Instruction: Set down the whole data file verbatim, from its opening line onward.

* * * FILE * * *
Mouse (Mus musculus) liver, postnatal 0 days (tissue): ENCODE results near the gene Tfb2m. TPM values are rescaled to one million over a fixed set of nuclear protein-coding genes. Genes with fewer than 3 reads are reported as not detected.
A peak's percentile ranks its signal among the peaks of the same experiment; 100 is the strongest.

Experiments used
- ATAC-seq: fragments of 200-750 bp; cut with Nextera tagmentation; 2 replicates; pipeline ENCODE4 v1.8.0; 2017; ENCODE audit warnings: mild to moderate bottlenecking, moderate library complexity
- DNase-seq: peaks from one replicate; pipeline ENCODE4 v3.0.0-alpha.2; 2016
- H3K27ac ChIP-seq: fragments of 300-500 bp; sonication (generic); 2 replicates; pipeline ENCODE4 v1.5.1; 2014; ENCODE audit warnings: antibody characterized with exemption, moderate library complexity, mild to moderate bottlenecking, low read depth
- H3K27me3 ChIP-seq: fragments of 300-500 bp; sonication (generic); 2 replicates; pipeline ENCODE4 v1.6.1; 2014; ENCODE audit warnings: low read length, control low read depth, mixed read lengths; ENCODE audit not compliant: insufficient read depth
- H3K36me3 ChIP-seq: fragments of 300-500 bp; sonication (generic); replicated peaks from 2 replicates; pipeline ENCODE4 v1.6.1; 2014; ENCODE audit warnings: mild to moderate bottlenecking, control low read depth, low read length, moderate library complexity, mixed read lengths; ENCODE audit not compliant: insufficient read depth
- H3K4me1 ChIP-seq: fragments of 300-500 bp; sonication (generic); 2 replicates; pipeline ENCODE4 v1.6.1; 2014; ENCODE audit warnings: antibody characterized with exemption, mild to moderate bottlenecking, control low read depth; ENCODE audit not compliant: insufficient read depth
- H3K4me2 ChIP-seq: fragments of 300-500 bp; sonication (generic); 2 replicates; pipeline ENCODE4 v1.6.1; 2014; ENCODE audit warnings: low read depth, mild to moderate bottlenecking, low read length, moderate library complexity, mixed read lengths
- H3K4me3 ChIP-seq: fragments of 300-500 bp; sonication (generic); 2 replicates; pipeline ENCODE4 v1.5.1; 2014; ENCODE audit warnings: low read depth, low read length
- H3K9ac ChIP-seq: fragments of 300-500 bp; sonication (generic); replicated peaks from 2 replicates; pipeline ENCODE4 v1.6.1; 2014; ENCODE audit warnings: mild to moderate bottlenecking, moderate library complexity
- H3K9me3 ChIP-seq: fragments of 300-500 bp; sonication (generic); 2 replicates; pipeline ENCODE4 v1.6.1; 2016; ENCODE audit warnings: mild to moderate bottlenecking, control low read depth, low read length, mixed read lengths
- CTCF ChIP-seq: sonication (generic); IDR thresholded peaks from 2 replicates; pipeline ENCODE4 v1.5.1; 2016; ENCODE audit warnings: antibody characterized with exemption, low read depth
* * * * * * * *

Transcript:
Mouse (Mus musculus) liver, postnatal 0 days (tissue): ENCODE results near the gene Tfb2m. TPM values are rescaled to one million over a fixed set of nuclear protein-coding genes. Genes with fewer than 3 reads are reported as not detected.
A peak's percentile ranks its signal among the peaks of the same experiment; 100 is the strongest.

Experiments used
- ATAC-seq: fragments of 200-750 bp; cut with Nextera tagmentation; 2 replicates; pipeline ENCODE4 v1.8.0; 2017; ENCODE audit warnings: mild to moderate bottlenecking, moderate library complexity
- DNase-seq: peaks from one replicate; pipeline ENCODE4 v3.0.0-alpha.2; 2016
- H3K27ac ChIP-seq: fragments of 300-500 bp; sonication (generic); 2 replicates; pipeline ENCODE4 v1.5.1; 2014; ENCODE audit warnings: antibody characterized with exemption, moderate library complexity, mild to moderate bottlenecking, low read depth
- H3K27me3 ChIP-seq: fragments of 300-500 bp; sonication (generic); 2 replicates; pipeline ENCODE4 v1.6.1; 2014; ENCODE audit warnings: low read length, control low read depth, mixed read lengths; ENCODE audit not compliant: insufficient read depth
- H3K36me3 ChIP-seq: fragments of 300-500 bp; sonication (generic); replicated peaks from 2 replicates; pipeline ENCODE4 v1.6.1; 2014; ENCODE audit warnings: mild to moderate bottlenecking, control low read depth, low read length, moderate library complexity, mixed read lengths; ENCODE audit not compliant: insufficient read depth
- H3K4me1 ChIP-seq: fragments of 300-500 bp; sonication (generic); 2 replicates; pipeline ENCODE4 v1.6.1; 2014; ENCODE audit warnings: antibody characterized with exemption, mild to moderate bottlenecking, control low read depth; ENCODE audit not compliant: insufficient read depth
- H3K4me2 ChIP-seq: fragments of 300-500 bp; sonication (generic); 2 replicates; pipeline ENCODE4 v1.6.1; 2014; ENCODE audit warnings: low read depth, mild to moderate bottlenecking, low read length, moderate library complexity, mixed read lengths
- H3K4me3 ChIP-seq: fragments of 300-500 bp; sonication (generic); 2 replicates; pipeline ENCODE4 v1.5.1; 2014; ENCODE audit warnings: low read depth, low read length
- H3K9ac ChIP-seq: fragments of 300-500 bp; sonication (generic); replicated peaks from 2 replicates; pipeline ENCODE4 v1.6.1; 2014; ENCODE audit warnings: mild to moderate bottlenecking, moderate library complexity
- H3K9me3 ChIP-seq: fragments of 300-500 bp; sonication (generic); 2 replicates; pipeline ENCODE4 v1.6.1; 2016; ENCODE audit warnings: mild to moderate bottlenecking, control low read depth, low read length, mixed read lengths
- CTCF ChIP-seq: sonication (generic); IDR thresholded peaks from 2 replicates; pipeline ENCODE4 v1.5.1; 2016; ENCODE audit warnings: antibody characterized with exemption, low read depth